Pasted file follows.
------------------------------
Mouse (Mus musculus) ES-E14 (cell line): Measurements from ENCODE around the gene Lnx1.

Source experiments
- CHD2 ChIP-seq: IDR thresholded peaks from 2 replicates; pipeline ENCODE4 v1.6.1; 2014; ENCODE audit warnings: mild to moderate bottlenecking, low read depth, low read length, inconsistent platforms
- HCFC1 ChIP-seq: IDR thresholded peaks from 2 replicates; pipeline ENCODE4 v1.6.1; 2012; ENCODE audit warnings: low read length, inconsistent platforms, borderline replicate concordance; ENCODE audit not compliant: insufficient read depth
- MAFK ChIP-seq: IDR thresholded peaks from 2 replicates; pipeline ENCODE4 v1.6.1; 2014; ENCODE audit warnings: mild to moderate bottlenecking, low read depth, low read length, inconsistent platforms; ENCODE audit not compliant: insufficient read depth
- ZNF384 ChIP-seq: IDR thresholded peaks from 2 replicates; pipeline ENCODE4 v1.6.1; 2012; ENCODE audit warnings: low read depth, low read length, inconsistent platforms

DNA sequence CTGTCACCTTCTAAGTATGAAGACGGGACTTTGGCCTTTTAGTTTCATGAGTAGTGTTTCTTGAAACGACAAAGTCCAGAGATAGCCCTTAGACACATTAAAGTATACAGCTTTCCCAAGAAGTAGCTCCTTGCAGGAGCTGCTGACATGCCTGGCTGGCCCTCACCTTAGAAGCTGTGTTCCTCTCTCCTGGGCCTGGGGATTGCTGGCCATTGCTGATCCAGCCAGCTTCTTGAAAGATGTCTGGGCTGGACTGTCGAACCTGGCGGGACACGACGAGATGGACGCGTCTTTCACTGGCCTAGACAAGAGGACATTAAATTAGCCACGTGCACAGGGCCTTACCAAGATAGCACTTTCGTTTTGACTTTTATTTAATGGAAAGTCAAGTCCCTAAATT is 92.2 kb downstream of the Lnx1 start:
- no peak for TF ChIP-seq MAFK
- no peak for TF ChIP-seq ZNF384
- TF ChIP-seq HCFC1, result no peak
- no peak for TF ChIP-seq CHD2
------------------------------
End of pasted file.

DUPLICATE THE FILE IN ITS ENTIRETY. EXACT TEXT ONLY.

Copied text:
Mouse (Mus musculus) ES-E14 (cell line): Measurements from ENCODE around the gene Lnx1.

Source experiments
- CHD2 ChIP-seq: IDR thresholded peaks from 2 replicates; pipeline ENCODE4 v1.6.1; 2014; ENCODE audit warnings: mild to moderate bottlenecking, low read depth, low read length, inconsistent platforms
- HCFC1 ChIP-seq: IDR thresholded peaks from 2 replicates; pipeline ENCODE4 v1.6.1; 2012; ENCODE audit warnings: low read length, inconsistent platforms, borderline replicate concordance; ENCODE audit not compliant: insufficient read depth
- MAFK ChIP-seq: IDR thresholded peaks from 2 replicates; pipeline ENCODE4 v1.6.1; 2014; ENCODE audit warnings: mild to moderate bottlenecking, low read depth, low read length, inconsistent platforms; ENCODE audit not compliant: insufficient read depth
- ZNF384 ChIP-seq: IDR thresholded peaks from 2 replicates; pipeline ENCODE4 v1.6.1; 2012; ENCODE audit warnings: low read depth, low read length, inconsistent platforms

DNA sequence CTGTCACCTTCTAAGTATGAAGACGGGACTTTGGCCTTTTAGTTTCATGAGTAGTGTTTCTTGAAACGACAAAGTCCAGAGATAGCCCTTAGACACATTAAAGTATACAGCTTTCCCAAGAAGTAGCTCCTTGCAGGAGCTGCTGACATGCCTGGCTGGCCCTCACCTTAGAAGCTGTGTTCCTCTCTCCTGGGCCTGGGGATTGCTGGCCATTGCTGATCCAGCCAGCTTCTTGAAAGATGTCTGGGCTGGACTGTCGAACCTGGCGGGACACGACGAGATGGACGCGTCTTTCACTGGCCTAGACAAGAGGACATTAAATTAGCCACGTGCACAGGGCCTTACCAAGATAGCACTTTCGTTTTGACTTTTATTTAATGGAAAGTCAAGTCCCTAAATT is 92.2 kb downstream of the Lnx1 start:
- no peak for TF ChIP-seq MAFK
- no peak for TF ChIP-seq ZNF384
- TF ChIP-seq HCFC1, result no peak
- no peak for TF ChIP-seq CHD2